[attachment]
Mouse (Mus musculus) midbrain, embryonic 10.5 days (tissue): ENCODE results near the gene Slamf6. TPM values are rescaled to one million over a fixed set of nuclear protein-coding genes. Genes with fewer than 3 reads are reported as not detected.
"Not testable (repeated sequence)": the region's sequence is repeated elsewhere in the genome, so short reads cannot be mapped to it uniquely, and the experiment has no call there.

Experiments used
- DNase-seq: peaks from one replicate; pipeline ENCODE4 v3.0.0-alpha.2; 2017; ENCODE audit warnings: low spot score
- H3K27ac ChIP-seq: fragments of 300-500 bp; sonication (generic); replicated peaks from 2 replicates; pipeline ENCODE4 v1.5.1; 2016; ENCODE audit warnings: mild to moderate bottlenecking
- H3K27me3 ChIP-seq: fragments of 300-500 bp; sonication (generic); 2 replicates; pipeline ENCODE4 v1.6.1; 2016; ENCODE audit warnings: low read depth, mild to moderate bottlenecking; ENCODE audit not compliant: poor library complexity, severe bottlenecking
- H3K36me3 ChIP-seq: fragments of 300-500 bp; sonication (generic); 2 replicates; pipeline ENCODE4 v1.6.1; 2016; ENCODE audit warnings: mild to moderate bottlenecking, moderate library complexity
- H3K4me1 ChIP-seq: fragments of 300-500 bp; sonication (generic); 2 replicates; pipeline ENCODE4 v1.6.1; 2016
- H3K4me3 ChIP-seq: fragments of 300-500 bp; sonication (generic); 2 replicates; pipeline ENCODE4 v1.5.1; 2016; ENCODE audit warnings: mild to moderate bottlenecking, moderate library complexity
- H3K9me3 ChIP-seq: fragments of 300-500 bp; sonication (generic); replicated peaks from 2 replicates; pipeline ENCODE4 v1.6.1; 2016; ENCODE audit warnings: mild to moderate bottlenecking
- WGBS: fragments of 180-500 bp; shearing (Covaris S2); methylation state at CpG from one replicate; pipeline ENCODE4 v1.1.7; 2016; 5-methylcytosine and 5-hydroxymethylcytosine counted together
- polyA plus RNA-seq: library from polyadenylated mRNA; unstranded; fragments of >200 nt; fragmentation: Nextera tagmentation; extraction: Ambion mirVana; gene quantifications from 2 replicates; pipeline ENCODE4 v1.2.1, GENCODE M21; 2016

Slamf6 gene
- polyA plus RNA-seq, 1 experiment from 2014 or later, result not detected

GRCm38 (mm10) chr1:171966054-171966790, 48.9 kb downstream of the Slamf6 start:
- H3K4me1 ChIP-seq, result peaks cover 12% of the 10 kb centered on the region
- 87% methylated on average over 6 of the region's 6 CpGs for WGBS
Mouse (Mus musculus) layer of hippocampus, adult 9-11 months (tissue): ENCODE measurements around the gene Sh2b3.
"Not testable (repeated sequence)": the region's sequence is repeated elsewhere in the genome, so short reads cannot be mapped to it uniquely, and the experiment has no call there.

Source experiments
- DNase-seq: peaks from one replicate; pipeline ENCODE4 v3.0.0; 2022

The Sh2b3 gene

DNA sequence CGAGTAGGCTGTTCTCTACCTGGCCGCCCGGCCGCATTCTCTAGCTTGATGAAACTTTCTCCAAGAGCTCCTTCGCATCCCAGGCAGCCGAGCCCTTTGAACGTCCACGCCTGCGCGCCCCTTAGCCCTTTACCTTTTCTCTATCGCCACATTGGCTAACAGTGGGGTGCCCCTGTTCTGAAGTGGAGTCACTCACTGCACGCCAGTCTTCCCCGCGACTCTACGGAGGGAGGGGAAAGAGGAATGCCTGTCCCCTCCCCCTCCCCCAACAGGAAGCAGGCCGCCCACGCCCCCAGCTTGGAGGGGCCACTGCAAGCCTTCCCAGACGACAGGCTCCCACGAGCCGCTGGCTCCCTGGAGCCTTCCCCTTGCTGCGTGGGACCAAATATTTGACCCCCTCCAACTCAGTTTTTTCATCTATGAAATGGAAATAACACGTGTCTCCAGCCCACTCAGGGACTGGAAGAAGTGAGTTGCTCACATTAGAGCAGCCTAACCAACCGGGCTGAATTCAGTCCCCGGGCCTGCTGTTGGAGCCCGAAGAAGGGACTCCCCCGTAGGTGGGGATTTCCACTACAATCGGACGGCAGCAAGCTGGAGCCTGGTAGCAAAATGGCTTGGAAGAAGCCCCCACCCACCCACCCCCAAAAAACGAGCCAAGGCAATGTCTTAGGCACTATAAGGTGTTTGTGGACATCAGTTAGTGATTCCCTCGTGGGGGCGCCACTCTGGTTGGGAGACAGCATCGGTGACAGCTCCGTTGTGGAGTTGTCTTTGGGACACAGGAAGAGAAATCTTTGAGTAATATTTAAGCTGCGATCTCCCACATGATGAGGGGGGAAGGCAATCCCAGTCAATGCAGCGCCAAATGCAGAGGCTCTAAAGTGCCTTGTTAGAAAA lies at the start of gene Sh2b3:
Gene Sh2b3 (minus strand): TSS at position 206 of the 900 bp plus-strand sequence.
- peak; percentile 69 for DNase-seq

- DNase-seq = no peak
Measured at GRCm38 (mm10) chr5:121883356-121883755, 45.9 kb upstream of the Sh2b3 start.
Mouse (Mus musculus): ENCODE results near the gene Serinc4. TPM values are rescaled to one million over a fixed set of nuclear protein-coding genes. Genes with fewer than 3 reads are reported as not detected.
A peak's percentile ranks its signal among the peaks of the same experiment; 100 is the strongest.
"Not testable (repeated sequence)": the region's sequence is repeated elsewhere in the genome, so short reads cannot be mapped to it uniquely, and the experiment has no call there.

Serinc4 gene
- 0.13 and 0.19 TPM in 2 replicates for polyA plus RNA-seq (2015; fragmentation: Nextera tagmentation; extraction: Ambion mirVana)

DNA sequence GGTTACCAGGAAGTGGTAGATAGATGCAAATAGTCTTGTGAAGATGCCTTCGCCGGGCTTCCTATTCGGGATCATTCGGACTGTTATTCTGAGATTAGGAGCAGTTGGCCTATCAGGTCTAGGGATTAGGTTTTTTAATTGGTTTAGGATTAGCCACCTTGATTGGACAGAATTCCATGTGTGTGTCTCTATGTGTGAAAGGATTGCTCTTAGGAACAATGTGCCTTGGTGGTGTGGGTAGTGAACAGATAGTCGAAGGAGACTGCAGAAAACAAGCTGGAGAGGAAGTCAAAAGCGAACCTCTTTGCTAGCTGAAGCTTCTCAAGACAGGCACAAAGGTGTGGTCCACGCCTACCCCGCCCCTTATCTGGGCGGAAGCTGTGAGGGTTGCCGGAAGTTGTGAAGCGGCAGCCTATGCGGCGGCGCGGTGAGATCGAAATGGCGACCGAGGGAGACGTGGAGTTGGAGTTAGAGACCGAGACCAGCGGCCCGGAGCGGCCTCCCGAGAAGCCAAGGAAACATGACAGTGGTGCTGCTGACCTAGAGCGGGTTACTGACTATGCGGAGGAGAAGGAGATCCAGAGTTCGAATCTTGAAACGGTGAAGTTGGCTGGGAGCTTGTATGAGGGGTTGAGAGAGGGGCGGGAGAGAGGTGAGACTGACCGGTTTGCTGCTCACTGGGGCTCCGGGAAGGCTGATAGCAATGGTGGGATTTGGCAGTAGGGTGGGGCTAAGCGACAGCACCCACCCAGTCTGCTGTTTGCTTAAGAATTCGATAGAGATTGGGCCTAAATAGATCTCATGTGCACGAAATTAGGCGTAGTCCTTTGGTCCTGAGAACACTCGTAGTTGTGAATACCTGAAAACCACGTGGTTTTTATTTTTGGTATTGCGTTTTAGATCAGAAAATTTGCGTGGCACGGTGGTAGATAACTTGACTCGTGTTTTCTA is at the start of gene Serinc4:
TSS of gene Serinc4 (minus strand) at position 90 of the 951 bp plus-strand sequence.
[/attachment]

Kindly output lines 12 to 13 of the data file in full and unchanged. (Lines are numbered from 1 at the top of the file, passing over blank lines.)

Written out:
- polyA plus RNA-seq: library from polyadenylated mRNA; unstranded; fragments of >200 nt; fragmentation: Nextera tagmentation; extraction: Ambion mirVana; gene quantifications from 2 replicates; pipeline ENCODE4 v1.2.1, GENCODE M21; 2016

Slamf6 gene